It's the last piece of information on the new and updated 2013 Nissan Leaf electric car that everyone's been waiting for: its range.
The projected number, Nissan says, is 75 miles--but that shouldn't be compared to the 73-mile range of the 2011 and 2012 Leaf models.
That's because the EPA changed the test procedures it uses to calculates range for electric cars for the 2013 model year.
Before this year, the range estimate assumed a battery pack that was charged to 100 percent of its capacity.
Many electric cars--the Nissan Leaf and Tesla Model S among them--offer owners the ability to limit charge to 80 percent of capacity.
While this reduces range, it also prolongs battery life and takes disproportionately less time, since the final 20 percent of a battery pack tops off at a slower rate.
The EPA's new testing procedure averages the ranges achieved from an 80-percent charge (known as Long-Life Mode charging) and a 100-percent charge (called Long-Distance Mode charging).
For the 2013 Nissan Leaf, the maker estimates those ranges to be 66 miles and 84 miles respectively.
So comparing last year's apples to this year's gives a range improvement of 15 percent, from 73 to 84 miles--even though that's not what will appear on the window sticker.
The improvement in apples-to-apples range is largely due, Nissan says, to improvements in the Leaf's regenerative braking, reduced aerodynamic drag, and a slightly lower vehicle weight.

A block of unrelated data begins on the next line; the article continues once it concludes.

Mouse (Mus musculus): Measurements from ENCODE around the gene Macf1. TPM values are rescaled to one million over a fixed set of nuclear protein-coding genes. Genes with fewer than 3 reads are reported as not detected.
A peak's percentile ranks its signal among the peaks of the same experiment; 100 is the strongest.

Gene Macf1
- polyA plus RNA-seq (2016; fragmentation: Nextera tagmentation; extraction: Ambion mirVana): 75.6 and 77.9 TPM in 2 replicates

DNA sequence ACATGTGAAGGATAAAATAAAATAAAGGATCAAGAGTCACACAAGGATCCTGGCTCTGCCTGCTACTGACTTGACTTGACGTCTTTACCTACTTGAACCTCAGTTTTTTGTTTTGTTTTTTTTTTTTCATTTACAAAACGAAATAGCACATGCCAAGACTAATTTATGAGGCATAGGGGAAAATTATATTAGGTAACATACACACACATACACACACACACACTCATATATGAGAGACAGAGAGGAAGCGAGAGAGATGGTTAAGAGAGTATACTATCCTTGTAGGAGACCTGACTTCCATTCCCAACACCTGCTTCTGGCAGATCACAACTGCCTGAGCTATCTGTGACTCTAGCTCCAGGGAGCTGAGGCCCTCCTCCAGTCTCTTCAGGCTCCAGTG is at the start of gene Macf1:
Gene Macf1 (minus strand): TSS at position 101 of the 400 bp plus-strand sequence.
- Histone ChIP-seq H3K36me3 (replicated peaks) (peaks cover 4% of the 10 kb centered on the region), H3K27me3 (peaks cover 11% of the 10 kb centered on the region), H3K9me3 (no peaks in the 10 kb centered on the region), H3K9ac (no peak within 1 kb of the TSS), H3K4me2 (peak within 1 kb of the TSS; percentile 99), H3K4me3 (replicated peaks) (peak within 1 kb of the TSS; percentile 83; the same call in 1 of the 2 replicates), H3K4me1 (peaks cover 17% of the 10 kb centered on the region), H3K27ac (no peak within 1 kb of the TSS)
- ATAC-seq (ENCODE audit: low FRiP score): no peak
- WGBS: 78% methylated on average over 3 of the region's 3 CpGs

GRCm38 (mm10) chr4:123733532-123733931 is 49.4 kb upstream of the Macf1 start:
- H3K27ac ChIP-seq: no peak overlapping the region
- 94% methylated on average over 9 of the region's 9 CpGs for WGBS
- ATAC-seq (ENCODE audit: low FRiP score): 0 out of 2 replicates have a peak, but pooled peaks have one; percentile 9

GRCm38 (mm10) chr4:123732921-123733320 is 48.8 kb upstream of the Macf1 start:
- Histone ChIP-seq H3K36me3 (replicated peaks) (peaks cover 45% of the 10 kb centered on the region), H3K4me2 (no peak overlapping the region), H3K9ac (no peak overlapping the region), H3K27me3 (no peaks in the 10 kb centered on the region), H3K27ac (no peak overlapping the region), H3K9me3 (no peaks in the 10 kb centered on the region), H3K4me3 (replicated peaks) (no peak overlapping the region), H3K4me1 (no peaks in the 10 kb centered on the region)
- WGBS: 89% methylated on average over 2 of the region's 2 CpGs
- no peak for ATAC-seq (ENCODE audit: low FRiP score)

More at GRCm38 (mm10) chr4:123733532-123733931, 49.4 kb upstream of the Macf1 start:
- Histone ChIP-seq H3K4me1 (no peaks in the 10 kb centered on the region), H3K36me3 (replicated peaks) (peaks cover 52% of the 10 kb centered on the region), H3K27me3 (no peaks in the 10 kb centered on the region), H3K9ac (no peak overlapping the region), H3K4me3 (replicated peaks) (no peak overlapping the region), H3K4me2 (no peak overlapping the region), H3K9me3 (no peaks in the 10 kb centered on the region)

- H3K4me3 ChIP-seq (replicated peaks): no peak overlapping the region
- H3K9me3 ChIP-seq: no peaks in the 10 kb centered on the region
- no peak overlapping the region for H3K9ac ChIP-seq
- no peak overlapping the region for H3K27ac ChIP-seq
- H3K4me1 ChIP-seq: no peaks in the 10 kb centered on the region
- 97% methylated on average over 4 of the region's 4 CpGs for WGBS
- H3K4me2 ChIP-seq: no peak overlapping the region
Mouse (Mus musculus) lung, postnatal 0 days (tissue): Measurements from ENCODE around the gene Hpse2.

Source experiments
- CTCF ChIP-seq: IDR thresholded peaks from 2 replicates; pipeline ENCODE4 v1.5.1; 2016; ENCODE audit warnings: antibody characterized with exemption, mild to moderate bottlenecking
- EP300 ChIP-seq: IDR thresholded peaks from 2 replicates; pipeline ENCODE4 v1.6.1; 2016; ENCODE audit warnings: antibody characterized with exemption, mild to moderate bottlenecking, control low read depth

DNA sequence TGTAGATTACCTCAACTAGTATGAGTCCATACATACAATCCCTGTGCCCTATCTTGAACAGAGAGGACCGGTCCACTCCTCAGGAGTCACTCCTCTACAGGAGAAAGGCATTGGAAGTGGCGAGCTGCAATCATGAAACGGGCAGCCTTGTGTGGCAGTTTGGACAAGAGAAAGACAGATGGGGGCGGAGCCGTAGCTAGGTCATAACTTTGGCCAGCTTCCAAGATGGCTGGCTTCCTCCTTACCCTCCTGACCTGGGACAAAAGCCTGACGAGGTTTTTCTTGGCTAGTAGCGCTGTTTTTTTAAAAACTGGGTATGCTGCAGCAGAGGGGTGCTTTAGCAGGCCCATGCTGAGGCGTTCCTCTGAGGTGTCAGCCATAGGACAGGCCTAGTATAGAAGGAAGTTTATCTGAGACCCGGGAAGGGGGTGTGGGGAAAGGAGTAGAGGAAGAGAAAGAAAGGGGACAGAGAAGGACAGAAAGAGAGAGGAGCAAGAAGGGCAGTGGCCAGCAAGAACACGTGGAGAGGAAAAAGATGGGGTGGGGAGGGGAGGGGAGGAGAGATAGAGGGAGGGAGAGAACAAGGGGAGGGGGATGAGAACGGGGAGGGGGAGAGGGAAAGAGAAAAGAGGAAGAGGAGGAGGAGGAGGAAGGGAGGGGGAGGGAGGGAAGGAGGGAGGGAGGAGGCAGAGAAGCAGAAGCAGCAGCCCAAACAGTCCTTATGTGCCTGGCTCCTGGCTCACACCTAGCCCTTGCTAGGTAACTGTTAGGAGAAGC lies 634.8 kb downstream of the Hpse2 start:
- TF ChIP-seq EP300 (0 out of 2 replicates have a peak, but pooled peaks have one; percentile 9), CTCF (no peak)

So, the range of the 2013 Nissan Leaf is either 66 miles or 84 miles, or a number somewhere in between--depending on how you charge the car.
The default charging on new 2013 Nissan Leaf electric cars is set to Long-Distance Mode, though owners can easily reset that default to Long-Life Mode.
Nissan notes that regardless of charging mode, its battery capacity warranty--added in December after a few high-mileage Leafs in very hot Phoenix lost notable battery capacity--guarantees that at least 70 percent of battery capacity will remain after five years or 60,000 miles.
To give the battery its best shot at longest life, however, owners may elect to charge only to 80 percent when they don't expect to travel more than 60 miles in a day--especially in the temperate climates where there's no winter weather to reduce range below projections.
The official EPA range ratings should be released by early March, Nissan says.
2013 Nissan Leaf
Meanwhile, it's permitted to put the projected range rating(s) on the window stickers of the 2013 Leafs now being built in Tennessee and shipped out to dealerships all over the U.S.
Prices for the 2013 Nissan Leaf start at $28,800 for the base Leaf S model, rising to $34,840 for the SL model, plus a mandatory $850 destination fee on all models.
The Nissan Leaf qualifies for a $7,500 Federal income-tax credit for the purchase of a plug-in car, as well as various other types of state, regional, local, and corporate incentives.
Nissan hopes the lower prices and improved range, performance, and equipment level will boost Leaf sales in 2013 from their previous levels between 9,000 and 10,000 a year in 2011 and 2012.
We've long said, "Your mileage may vary"--will we now begin saying, "Your range may vary"?
How do you feel about the 2013 Leaf's projected range of 84 miles (at 100 percent charging)? Was it the increase you expected?
Leave us your thoughts in the Comments below.